How much time do and should business leaders spend on the front-line? Stuart Crainer goes undercover.
Undercover Boss is a popular TV series throughout the world. The format is simple: a boss is disguised and sent to work at the frontline of the organization. The results are predictable and predictably entertaining.
In a recent UK show, the CEO of a chain of night clubs was dispatched to work at a selection of his clubs. He was surprised to find that young people drank themselves into a stupour or A&E. He was even more surprised to find that the toilets at the night clubs weren’t very pleasant at the end of a long evening. Along the way, as his eyes were opened to the reality of his business, the CEO met some of the exceptional people working for the company -- cleaners, managers who do virtually everything, young marketers getting people through the doors.
Week after week, executives encounter the reality of their businesses and are surprised. This begs an obvious question: why don’t they know what goes on in their business?
Perhaps it is a lack of curiosity. Perhaps they are trapped in some sort of corporate comfort zone. Perhaps it is a lack of imagination, a failure to link the decision to sell shots in a night club for less than a pound each and rampant drunkenness.
Whatever the reasons, it is inexcusable for executives not to understand the day-to-day reality of their business.
Indeed, the most impressive and successful business leaders have an intimate understanding of the minutiae of their business. They also know that any organization relies on people doing fantastic things and going beyond the call of duty.
Before interviewing Vittorio Colao, CEO of Vodafone, I was in a Vodafone store and asked the sales assistant whether she knew anything abut him. "Oh yes, he comes in quite a lot," she replied. Vodafone is a big company, but the CEO makes the time to visit stores. “One of the problems of CEOs is that we risk living in a bubble – only taking British Airways, living in airport lounges and corporate boardrooms and talking only to other CEOs. My challenge is to keep learning new things in both my personal life and my business life,” Colao told me.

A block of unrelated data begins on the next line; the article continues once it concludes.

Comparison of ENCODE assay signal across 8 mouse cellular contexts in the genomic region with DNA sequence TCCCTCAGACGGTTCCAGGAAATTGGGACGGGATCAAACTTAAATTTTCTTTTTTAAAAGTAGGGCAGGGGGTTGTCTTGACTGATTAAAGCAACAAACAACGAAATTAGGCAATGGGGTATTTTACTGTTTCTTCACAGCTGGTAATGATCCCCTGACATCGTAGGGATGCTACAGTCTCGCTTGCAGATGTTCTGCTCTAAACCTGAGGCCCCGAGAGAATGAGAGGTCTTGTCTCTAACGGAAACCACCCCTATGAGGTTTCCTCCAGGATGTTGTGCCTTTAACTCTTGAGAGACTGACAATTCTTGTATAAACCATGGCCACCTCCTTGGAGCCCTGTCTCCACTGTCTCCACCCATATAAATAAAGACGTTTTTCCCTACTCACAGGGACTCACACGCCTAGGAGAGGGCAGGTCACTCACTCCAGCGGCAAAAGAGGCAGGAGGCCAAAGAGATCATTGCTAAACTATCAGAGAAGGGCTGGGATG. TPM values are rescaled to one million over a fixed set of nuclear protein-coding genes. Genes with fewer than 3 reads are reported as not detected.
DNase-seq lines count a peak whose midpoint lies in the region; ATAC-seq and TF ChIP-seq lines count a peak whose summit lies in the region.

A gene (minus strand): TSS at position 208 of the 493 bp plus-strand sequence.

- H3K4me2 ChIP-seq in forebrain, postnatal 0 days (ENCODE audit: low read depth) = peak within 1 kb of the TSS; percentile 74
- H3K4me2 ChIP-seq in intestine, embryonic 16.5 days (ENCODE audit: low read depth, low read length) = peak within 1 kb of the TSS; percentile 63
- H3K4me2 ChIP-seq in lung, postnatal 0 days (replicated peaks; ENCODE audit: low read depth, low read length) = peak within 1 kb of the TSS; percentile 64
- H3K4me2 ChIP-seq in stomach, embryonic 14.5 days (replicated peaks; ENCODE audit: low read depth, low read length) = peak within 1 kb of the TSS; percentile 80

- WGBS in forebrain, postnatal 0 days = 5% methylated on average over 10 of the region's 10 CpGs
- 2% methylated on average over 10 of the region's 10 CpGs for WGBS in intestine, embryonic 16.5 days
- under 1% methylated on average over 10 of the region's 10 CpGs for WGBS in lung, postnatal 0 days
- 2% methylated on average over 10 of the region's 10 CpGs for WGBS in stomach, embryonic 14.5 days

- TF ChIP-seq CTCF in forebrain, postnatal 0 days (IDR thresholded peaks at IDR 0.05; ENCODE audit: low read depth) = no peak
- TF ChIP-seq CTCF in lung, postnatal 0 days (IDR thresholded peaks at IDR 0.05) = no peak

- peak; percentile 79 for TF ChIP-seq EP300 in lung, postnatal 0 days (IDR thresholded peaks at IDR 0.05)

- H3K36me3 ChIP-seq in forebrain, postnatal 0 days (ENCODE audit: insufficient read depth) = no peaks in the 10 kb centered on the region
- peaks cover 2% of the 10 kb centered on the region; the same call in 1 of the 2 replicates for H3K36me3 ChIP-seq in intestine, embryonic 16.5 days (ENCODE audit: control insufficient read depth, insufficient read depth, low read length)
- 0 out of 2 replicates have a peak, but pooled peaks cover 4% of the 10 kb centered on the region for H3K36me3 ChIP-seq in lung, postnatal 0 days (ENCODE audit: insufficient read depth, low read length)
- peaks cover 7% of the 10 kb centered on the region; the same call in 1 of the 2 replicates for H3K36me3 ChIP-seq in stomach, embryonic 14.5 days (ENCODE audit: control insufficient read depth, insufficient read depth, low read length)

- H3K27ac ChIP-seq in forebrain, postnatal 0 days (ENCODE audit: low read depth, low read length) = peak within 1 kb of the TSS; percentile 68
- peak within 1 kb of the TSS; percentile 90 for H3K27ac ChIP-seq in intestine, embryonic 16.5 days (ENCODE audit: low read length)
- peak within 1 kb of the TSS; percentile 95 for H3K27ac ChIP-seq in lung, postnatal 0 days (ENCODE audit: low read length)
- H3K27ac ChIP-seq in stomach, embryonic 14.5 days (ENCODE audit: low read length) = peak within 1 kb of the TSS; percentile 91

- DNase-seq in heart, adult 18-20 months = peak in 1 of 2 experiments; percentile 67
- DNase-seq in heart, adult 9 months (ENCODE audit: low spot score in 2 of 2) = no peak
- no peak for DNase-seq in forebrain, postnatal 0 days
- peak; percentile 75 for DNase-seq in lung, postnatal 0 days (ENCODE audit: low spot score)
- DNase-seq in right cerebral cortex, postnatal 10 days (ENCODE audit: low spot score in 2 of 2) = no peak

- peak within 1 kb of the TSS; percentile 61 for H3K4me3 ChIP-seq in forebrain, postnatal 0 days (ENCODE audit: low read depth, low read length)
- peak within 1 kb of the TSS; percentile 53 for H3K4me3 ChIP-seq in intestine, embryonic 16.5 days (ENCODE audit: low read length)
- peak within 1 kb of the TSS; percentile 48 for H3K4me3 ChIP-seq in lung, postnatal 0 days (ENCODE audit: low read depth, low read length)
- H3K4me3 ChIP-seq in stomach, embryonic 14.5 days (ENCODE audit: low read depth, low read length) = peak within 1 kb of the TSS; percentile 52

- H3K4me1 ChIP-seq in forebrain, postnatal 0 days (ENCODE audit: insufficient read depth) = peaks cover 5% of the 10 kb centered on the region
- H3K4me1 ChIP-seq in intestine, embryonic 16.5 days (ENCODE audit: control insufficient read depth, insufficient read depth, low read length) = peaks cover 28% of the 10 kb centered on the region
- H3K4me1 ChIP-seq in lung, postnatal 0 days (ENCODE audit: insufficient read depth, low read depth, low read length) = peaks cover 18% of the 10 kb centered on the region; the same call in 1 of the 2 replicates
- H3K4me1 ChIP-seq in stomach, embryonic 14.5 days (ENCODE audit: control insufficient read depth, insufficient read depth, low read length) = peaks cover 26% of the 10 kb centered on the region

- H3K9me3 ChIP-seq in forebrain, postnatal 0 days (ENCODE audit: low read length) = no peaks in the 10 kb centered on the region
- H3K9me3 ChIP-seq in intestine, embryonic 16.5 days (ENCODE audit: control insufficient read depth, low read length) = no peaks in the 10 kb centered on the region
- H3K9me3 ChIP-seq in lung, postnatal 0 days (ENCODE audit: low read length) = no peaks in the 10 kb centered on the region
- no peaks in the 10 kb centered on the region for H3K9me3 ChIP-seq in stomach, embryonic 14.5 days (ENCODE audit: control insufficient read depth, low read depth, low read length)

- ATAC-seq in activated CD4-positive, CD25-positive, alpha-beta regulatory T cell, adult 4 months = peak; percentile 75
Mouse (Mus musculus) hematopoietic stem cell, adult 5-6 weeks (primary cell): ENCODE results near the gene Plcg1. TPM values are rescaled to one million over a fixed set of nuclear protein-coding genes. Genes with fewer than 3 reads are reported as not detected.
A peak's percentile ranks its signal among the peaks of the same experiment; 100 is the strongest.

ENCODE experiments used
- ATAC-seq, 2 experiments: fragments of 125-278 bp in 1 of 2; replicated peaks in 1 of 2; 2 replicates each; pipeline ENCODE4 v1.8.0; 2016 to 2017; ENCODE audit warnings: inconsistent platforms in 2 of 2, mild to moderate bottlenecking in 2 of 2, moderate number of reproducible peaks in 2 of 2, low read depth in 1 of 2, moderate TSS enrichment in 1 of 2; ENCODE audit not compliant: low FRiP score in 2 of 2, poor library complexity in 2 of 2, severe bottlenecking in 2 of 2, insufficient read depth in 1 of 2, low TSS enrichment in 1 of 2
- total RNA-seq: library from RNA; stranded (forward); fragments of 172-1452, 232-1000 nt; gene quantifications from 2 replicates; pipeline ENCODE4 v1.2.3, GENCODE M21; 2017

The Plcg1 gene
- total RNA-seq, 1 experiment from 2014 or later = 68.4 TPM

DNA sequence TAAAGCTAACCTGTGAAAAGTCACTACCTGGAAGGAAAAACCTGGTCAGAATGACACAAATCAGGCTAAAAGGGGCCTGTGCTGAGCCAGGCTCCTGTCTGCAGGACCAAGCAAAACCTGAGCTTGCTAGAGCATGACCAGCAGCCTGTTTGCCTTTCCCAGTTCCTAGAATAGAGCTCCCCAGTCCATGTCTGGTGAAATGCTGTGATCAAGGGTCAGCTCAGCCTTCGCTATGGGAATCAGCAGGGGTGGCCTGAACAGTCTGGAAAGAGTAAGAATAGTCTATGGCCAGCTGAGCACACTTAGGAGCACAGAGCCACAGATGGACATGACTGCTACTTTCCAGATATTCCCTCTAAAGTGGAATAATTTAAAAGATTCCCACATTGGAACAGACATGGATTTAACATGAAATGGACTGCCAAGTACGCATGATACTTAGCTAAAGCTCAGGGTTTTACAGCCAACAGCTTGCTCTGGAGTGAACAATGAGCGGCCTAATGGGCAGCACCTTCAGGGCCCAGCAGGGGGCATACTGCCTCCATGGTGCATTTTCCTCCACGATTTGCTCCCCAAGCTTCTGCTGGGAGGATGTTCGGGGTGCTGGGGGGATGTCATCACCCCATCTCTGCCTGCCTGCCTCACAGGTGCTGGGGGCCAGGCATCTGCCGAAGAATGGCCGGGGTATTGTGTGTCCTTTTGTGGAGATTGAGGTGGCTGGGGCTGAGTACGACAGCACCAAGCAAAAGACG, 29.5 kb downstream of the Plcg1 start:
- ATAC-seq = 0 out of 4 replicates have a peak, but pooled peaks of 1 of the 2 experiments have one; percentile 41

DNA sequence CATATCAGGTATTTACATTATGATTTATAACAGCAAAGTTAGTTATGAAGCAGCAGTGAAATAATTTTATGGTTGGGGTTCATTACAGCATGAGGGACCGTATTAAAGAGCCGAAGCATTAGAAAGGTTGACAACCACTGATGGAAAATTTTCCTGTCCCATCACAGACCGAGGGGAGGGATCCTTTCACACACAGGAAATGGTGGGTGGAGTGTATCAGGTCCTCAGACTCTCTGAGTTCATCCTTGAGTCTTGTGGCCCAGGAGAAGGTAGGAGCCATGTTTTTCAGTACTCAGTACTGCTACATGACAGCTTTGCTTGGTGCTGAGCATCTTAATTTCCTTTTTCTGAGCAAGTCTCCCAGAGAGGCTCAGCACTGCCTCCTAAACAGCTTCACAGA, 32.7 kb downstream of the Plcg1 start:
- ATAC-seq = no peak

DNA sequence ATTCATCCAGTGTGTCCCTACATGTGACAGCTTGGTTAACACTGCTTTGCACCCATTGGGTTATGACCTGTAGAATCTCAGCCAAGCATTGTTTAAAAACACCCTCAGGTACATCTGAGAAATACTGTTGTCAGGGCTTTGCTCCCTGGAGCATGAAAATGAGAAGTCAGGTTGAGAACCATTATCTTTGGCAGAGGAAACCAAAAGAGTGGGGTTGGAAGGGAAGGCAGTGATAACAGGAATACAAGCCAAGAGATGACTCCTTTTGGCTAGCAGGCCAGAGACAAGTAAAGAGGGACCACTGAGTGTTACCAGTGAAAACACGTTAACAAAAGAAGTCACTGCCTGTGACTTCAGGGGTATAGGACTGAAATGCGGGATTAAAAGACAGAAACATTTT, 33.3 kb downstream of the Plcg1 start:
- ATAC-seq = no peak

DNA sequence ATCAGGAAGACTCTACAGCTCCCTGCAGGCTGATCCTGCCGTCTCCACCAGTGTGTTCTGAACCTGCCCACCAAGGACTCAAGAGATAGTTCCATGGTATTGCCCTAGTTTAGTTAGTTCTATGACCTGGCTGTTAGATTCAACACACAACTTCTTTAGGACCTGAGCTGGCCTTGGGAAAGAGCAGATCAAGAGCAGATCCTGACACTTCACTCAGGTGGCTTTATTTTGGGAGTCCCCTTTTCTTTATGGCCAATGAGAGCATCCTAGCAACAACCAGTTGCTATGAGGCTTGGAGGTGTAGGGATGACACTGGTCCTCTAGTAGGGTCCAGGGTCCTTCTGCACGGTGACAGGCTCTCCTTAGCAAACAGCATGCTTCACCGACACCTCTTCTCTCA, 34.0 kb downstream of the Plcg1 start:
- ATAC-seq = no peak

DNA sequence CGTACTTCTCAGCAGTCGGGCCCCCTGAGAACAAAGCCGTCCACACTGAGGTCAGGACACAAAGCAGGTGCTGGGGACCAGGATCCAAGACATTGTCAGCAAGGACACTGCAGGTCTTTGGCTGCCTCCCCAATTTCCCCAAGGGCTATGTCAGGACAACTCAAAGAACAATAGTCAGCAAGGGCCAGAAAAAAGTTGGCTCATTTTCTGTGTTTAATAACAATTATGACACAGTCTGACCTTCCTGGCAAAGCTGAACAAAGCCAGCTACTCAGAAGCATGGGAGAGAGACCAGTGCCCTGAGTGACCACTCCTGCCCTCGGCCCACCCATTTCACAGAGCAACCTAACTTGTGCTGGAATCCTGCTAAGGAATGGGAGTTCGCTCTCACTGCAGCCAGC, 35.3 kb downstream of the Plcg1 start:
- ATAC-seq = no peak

Similarly, I talked with Ben Lewis, the CEO of the River Island retail chain. He had worked in the stores so knew how they worked. He reckoned that he could assess a store’s performance and problems in a 45 minute visit. This was something he did routinely every week. Lewis visits stores every week. When we spoke it was a Wednesday and he had already paid a visit to the Brent Cross store and was heading over to White City later in the afternoon. He managed to take in three stores in one day during the previous week. “I have to be able to look at product, walk into a shop and have a sense and a knowledge about whether it’s right or wrong and how to fix it,” he says. Then there is the trawling of retail sites to see alternative approaches, Facebook posts, online blogs, student chat rooms and more. “I am hungry for information all the time. I review customer service comments, I talk to store managers, I talk to friends and the children of friends, I talk to staff that work in the fitting room, I talk to the buying team about the information they’re gathering.”
These leaders are grounded. They understand how their business works and the issues facing the people who work for them on the front line.
But it is not only in retail businesses where this connectedness with reality is important. I asked a director of the Japanese company Fujitsu what he remembered about his first day with the company. It was over 30 years ago so it was a feat of memory. He paused and thought. "Yes, I remember. I was sent to work in a bank, a Fujitsu customer. It was unclear who worked for the bank and who worked for Fujitsu. That has always stuck with me -- we work closely with our customers because we need to understand their needs and businesses."
Some executives have no need to go undercover.
Great counter intuitive research by Chengwei Liu of @WarwickBSchool http://t.co/hhC7RMh1h312 hours ago
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